In the second year of its operation, the Nova Scotia Medical Error Registry had recorded an increase in reported errors from 77 in 2014, to 128 in 2015, according to numbers released in the province’s Serious Reportable Events database. That increase may not reflect an increase in errors, but rather a shift in practice, as the reporting of errors becomes part of the culture of improving health care.
Nova Scotia has been tracking medical errors in their hospitals since January 2014. The medical errors that must be reported are serious reportable events, which are defined as an adverse health event which results in serious disability or death and includes but is not limited to the actual or potential loss of life, limb or function related to a health care service.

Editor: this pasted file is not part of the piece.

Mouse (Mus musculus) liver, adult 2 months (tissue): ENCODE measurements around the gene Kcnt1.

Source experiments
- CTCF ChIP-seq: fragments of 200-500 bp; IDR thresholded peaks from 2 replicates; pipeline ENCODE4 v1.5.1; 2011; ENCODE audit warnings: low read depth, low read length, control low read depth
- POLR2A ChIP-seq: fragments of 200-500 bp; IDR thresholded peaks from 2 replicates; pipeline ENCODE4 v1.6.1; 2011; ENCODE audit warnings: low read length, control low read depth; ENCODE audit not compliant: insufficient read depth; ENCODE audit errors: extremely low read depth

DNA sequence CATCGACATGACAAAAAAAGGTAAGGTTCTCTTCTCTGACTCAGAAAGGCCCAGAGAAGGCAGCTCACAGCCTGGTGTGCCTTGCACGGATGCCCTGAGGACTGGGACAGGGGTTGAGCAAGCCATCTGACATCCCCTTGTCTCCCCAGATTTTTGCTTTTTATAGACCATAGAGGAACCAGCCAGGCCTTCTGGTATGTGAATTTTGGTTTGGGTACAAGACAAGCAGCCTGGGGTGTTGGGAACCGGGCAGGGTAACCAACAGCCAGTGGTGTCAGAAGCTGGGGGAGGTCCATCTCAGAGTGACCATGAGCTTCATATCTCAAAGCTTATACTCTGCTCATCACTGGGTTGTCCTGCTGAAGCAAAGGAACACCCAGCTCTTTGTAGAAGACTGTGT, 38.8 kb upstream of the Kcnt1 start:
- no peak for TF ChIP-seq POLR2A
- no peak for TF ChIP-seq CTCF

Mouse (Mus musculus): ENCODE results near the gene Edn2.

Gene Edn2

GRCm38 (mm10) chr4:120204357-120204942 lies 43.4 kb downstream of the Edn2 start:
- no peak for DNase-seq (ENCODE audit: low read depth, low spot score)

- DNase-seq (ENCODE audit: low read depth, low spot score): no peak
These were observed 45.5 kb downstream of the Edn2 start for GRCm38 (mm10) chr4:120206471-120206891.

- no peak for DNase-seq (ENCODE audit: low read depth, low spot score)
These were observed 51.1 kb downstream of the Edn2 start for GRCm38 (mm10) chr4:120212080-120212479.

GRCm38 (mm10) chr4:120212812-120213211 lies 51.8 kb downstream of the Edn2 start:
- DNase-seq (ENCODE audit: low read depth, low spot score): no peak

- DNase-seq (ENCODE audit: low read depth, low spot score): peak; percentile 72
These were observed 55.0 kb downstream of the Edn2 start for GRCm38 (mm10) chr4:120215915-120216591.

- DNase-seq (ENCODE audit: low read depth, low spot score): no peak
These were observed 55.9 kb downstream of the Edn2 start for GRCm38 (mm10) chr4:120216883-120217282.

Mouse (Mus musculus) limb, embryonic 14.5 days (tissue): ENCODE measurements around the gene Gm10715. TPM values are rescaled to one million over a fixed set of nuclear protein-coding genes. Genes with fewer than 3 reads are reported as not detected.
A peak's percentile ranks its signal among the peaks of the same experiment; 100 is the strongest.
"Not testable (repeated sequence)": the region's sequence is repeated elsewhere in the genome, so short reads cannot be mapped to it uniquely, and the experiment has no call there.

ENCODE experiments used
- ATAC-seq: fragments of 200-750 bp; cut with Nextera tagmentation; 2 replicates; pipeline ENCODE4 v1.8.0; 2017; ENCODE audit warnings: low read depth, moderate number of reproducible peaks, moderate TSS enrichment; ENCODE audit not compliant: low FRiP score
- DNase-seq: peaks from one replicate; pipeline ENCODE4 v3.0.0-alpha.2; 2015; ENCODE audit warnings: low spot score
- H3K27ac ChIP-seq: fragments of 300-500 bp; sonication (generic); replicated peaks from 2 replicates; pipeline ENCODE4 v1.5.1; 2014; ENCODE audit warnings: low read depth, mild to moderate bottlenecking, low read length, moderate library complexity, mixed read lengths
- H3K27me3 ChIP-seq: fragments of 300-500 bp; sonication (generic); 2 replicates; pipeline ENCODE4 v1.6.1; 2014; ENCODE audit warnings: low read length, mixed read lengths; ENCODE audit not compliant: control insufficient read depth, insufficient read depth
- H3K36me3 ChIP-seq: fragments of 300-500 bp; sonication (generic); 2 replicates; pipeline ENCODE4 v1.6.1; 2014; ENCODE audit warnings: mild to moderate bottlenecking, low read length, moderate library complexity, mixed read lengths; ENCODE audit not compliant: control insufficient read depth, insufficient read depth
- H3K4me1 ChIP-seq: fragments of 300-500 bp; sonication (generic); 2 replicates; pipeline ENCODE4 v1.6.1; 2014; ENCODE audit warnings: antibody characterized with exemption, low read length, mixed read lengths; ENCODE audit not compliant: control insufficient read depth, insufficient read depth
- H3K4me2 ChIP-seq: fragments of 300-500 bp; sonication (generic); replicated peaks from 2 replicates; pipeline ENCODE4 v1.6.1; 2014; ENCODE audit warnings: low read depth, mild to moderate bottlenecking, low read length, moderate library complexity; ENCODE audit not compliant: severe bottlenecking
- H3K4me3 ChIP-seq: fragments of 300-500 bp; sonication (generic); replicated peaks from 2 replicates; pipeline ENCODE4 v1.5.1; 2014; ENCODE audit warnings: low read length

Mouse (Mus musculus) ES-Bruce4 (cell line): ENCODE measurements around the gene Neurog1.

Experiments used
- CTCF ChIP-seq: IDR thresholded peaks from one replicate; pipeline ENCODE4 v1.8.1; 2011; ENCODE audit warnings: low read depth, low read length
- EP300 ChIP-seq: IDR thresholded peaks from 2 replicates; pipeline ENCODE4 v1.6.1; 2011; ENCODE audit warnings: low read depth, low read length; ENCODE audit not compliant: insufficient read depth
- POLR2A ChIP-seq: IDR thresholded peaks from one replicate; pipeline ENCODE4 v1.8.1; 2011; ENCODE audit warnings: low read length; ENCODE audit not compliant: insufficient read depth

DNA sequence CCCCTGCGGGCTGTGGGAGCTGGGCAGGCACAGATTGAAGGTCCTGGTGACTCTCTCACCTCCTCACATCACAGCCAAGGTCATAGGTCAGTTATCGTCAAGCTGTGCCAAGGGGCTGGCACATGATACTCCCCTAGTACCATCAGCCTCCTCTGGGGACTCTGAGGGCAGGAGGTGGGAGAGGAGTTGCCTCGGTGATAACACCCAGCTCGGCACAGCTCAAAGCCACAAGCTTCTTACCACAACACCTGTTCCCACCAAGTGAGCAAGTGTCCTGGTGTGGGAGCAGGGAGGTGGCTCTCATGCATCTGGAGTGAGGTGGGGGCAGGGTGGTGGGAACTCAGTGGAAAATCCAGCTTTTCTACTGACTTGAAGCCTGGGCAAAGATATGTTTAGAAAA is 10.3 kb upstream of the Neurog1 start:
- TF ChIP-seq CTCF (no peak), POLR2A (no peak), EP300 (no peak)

In 26 of the 205 events reported since the inception of the program, patients suffered death or disability due to a misdiagnosis or an unspecified care management problem.
At Pacific Medical Law we often hear from people who have experienced a delay in the diagnosis of a serious medical condition that leads to life-long disability. For example, the misdiagnosis or delayed diagnosis of a spinal epidural abscess causing a spinal cord injury can result in a life spent in a wheelchair. Although it is not always possible to identify negligence in each of these cases, we have been able to help many clients obtain compensation for these injuries.
Read the full Nova Scotia Medical Error Registry story here:
See the Nova Scotia data from 2014 to 2015 here: